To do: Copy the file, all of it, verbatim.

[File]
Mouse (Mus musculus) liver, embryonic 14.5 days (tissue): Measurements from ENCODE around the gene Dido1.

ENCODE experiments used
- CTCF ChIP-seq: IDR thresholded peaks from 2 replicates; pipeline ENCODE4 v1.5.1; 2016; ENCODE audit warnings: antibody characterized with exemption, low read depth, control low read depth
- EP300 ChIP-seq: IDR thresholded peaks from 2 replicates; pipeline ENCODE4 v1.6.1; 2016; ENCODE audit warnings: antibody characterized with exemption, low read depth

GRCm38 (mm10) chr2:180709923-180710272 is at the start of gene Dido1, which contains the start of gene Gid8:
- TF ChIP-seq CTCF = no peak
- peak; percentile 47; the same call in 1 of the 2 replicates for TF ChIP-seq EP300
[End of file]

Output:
Mouse (Mus musculus) liver, embryonic 14.5 days (tissue): Measurements from ENCODE around the gene Dido1.

ENCODE experiments used
- CTCF ChIP-seq: IDR thresholded peaks from 2 replicates; pipeline ENCODE4 v1.5.1; 2016; ENCODE audit warnings: antibody characterized with exemption, low read depth, control low read depth
- EP300 ChIP-seq: IDR thresholded peaks from 2 replicates; pipeline ENCODE4 v1.6.1; 2016; ENCODE audit warnings: antibody characterized with exemption, low read depth

GRCm38 (mm10) chr2:180709923-180710272 is at the start of gene Dido1, which contains the start of gene Gid8:
- TF ChIP-seq CTCF = no peak
- peak; percentile 47; the same call in 1 of the 2 replicates for TF ChIP-seq EP300